1966 Chevrolet Suburban - Accel-R-ator

With injected big-block power, this surf wagon will definitely get you to the beach on time.

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When it was time to relaunch the famous brands that make up the ACCEL Performance Group at the ’13 SEMA trade show in Las Vegas, company president Don Barry thought an outrageous vehicle stuffed with the company’s coolest parts would tattoo the ACCEL and Mr. Gasket names into the minds of 125,000 show attendees. It was Mr. Gasket’s 50th anniversary, too. Something special had to be done.

Keep in mind that hundreds of the world’s most outlandish and stylish vehicles debut at SEMA every year. How do you build one that will burn itself in everyone’s brain after the buzz of the event dies down and the trade-show hangover clears? How about by building the coolest surf wagon ever? Unlike the broken-down jalopy that graced the cover of The Beach Boys’ “Surfin’ Safari” album, Lime Crush (as this stunner is called) could win a show anywhere it goes—and get you to the beach before all the good waves go away.

The minute the cover was pulled back on Lime Crush, we saw it gracing the electronic and paper pages of Super Chevy. Built by The Roadster Shop in Illinois, it epitomizes what a hot rod truck can be—to the extreme.

1966 Chevrolet Suburban Front Quarter Road 5/20

“We couldn’t be more excited to see this build come to fruition and debut at SEMA,” said Mr. Gasket Chief Marketing Officer Tim Martin. “More than 20 years ago, Mr. Gasket’s founder, Joe Hrudka, collaborated with Boyd Coddington to celebrate the company’s 30th anniversary with the debut of Coddington’s Chezoom. Today, we continue that tradition of working with the best builders in the industry, relying on the Roadster Shop to help create Lime Crush.”

Once its initial show duties were over, Lime Crush was shipped to our Florida HQ, where we’d be able to sample it near the beautiful Tampa Bay and the Gulf of Mexico. After it was unloaded from its trailer, we climbed aboard to familiarize ourselves with its controls. This is not your ordinary surf wagon. The entire floor is teak wood. While it would surely make sweeping out the sand easier, we sure wouldn’t want to scratch it. Everything else is covered in sumptuous leather and high-end, soft-to-the-touch vinyl. The ultimate surf-inspired element is the tiki shift nob.

Of course, we’re all about going fast here at Super Chevy, so it wasn’t long before we were examining what was under the hood. Being in the performance parts business, it was no surprise to see ACCEL and Mr. Gasket goodies here. A Chevrolet Performance Parts ZZ502 crate engine with a custom-ground cam provides the motor-vation, but there’s no carburetor. ACCEL accounts for the EFI intake manifold, DFI Thruster engine management system, fuel injectors, billet aluminum throttle body, and Dual Sync distributor. Mallory’s CT Pro ignition module, and E-core H.O. coil fire the mixture, while Sanderson headers expel the fumes through a 3-inch Flowmaster exhaust system. Naturally, a slew of Mr. Gasket’s finest keeps the fluids and gases where they belong.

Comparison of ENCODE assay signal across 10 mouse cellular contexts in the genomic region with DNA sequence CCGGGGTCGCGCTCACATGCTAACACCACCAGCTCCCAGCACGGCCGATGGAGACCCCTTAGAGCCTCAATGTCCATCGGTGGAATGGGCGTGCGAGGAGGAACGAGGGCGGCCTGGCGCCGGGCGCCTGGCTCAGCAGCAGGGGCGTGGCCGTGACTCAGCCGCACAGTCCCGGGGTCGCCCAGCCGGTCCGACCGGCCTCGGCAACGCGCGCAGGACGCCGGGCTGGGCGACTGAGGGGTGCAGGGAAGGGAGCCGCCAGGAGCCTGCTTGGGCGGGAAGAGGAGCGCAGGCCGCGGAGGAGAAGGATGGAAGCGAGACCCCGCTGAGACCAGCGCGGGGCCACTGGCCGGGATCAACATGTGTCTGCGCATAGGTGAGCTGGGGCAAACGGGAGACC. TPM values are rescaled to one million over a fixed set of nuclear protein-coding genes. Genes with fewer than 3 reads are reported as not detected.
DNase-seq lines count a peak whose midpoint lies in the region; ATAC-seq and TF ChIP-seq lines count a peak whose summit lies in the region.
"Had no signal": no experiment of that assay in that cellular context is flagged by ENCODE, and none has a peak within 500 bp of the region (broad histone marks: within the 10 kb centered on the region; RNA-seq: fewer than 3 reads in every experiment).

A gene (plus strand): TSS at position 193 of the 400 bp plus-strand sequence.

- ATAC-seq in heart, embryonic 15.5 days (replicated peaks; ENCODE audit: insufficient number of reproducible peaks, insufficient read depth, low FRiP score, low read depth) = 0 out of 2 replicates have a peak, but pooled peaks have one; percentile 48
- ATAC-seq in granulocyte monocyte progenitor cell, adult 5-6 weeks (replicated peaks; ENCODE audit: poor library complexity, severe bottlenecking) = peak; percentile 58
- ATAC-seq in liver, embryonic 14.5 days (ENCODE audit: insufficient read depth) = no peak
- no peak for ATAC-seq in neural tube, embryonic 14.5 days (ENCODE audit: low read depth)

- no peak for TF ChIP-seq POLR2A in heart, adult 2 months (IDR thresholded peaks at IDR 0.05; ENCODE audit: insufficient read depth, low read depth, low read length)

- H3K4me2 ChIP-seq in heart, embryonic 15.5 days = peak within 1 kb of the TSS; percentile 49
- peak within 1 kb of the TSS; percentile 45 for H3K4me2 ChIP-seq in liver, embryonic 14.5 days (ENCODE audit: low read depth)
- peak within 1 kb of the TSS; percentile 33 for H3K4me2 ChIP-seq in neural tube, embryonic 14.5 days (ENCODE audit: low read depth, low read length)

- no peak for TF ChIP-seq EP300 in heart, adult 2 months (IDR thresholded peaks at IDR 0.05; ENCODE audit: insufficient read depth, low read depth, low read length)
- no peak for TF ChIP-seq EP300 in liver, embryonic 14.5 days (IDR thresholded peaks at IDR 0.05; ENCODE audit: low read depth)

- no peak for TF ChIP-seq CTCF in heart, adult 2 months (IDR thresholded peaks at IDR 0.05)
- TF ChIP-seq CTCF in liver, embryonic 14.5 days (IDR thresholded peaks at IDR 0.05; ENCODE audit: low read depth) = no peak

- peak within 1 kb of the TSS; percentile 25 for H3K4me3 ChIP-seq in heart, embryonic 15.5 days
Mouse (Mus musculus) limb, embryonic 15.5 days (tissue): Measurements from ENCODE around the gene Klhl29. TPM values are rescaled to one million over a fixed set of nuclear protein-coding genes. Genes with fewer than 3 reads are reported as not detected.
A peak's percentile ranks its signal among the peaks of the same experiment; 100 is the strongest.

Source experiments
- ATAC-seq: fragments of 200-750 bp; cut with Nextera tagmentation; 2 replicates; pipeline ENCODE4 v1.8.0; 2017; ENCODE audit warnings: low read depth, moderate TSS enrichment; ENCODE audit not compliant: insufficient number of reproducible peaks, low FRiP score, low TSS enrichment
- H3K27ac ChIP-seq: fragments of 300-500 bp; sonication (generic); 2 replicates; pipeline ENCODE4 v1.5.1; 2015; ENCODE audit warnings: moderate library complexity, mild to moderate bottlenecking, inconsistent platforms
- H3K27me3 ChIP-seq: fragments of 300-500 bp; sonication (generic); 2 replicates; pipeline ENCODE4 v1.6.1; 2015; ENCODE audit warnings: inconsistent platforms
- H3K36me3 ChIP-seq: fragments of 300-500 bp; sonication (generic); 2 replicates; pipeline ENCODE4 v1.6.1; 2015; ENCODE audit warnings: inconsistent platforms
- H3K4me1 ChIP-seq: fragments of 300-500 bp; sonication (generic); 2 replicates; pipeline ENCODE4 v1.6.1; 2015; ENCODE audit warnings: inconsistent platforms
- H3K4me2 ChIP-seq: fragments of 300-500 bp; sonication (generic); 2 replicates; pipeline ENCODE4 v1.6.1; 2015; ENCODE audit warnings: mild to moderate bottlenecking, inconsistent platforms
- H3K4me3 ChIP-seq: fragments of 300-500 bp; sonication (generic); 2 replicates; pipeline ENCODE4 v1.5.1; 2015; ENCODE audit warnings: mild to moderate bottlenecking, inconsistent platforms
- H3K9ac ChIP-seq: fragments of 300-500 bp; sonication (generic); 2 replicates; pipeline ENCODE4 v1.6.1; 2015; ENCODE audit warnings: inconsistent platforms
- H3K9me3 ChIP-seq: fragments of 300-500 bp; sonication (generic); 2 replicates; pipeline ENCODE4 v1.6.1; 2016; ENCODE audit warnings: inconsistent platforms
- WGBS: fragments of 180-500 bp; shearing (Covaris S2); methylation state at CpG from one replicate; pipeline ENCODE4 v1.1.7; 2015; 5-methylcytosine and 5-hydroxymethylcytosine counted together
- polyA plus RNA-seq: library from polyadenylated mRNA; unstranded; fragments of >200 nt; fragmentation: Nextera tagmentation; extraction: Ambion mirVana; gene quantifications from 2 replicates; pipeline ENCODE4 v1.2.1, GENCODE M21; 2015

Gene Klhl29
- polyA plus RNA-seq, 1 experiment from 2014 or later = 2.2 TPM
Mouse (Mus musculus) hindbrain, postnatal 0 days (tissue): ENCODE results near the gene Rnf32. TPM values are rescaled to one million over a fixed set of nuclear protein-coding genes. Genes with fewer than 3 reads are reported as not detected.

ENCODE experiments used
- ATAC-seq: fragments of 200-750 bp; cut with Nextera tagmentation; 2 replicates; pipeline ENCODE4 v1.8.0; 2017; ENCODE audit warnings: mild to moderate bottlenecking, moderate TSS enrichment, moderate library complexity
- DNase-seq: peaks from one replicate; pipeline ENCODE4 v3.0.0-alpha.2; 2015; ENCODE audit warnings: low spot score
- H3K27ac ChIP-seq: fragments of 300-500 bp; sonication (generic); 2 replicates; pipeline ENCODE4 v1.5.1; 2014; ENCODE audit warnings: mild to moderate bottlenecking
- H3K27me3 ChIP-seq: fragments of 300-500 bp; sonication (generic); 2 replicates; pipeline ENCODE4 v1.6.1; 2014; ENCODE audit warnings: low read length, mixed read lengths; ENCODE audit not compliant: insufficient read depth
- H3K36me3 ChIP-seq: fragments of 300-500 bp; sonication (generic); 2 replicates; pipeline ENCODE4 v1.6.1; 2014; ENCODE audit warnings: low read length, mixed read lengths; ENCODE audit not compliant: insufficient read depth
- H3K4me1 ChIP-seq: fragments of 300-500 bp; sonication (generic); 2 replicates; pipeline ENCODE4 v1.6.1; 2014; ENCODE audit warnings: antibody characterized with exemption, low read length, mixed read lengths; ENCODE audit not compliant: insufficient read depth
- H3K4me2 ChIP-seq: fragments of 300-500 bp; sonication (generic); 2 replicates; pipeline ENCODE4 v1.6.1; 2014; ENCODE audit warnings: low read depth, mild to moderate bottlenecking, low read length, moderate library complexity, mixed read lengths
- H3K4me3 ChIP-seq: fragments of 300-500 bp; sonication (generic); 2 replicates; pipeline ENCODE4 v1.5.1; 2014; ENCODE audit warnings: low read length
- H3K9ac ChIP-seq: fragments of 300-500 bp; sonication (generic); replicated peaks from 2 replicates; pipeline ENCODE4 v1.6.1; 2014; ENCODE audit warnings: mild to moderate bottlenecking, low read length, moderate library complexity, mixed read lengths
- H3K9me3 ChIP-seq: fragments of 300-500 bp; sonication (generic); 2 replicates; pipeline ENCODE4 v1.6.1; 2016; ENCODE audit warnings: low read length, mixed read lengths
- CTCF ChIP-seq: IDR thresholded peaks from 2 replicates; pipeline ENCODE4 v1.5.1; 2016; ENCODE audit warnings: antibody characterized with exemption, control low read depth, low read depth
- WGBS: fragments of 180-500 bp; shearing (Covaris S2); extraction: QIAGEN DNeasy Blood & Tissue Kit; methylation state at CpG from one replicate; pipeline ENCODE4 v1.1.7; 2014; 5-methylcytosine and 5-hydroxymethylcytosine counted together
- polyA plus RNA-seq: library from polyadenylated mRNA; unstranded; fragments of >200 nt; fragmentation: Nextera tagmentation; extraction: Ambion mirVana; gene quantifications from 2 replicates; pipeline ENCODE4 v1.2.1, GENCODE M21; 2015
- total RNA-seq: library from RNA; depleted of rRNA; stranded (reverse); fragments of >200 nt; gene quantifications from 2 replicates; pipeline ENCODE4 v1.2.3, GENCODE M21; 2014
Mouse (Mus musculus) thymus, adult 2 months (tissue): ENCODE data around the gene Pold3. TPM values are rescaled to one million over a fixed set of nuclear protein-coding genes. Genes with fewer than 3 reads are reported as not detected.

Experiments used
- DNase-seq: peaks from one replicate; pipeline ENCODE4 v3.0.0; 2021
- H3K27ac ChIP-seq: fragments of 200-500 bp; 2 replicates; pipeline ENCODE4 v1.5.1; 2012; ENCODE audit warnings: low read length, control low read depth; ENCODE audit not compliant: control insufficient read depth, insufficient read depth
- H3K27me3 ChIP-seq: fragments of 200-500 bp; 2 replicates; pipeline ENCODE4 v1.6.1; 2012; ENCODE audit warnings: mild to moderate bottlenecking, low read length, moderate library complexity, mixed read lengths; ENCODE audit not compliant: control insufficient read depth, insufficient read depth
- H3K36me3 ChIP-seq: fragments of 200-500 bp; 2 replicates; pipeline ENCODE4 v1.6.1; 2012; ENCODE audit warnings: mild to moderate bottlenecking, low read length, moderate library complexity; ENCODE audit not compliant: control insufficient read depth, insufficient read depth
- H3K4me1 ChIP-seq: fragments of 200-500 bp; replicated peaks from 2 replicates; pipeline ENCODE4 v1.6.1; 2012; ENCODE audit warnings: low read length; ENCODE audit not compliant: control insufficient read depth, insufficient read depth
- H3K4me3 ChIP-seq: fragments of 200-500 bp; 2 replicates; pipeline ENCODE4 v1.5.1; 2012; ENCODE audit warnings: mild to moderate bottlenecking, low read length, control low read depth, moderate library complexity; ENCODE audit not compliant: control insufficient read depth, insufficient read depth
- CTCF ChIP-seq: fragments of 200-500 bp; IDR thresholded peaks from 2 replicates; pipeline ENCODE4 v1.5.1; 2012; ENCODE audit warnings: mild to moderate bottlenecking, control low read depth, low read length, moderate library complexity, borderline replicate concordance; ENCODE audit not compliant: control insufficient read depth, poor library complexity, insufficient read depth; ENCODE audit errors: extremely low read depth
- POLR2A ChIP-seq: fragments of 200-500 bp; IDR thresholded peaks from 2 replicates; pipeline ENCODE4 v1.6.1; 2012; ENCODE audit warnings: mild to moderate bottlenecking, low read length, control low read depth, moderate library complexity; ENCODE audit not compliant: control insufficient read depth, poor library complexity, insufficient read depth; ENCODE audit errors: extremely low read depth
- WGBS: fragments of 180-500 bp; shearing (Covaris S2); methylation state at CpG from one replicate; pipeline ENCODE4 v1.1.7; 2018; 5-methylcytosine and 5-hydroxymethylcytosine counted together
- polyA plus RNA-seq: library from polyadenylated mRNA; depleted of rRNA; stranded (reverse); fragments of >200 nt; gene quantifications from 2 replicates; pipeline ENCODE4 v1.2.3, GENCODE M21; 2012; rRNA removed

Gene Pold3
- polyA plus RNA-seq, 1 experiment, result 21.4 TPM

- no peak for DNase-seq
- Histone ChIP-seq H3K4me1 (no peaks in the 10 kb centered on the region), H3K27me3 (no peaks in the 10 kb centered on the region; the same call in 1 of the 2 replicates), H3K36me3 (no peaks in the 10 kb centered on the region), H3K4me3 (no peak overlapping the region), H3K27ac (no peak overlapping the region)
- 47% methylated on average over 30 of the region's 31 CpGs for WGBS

1966 Chevrolet Suburban Engine Side 6/20

A simple twist of the key brought the robust Rat to life, and the EFI kept it idling like a new car. Ah, the benefits of aftermarket fuel injection. Driving it was easy once I got used to the sheer size of it. The Roadster Shop’s Fast Track chassis made it drive like a new Suburban—better, actually, thanks to the Penske shocks, low-slung stance, and grippy Pirelli Scorpion Zero tires (P295/30R22 front, P305/35R20 rear) mounted on Billet Specialties SLC62 wheels. The Roadster Shop’s IFS uses tubular upper and lower control arms and a splined sway bar, while the rear suspension is its tried-and-true 4-Bar setup.

Despite the robust weight we were moving around, mashing the throttle provided what we like to euphemistically call “good freeway merging power.” The roar of the 502 no doubt shocked some passersby (if they weren’t already stunned by the custom PPG “Mr. Gasket Green” paint. The revs climbed quickly, thanks in part to the 3.90-geared Strange 9-inch, but once we were at cruising speed, the OD took over and the rpm leveled off, as did the cacophony in the cockpit. Everything you’d expect from a high-end build—great stopping power, acceleration, comfort—was there. Even the turning radius was acceptable when we hooked a quick U-turn in rush-hour traffic.

1966 Chevrolet Suburban Interior Seats 10/20

Inside, the front seats are reworked ’61 Impala buckets, while the back seat was custom-built for this truck. The steering wheel is a one-off piece that started life in a ’40 Ford (mounted to an ididit column), and behind it are reworked factory gauges. Realistically, there’s nothing inside that would be recognizable to anyone familiar with stock ’66 Suburbans.

What attracted us to this super Chevy, and what floored showgoers and pedestrians alike, is its stunning looks. The Roadster Shop smoothed and tucked the front bumper and custom-fab’d the grille. The lack of door handles and flush glass all around brought the look into the 21st century. Our favorite trick was the hidden fuel filler neck. A remote switch in the driver-side doorframe popped out the left taillight, which rotates away so you can fill it with premium.

Our time with Lime Crush was brief but memorable. We only wish we could call it our own.

1966 Chevrolet Suburban Rear 17/20

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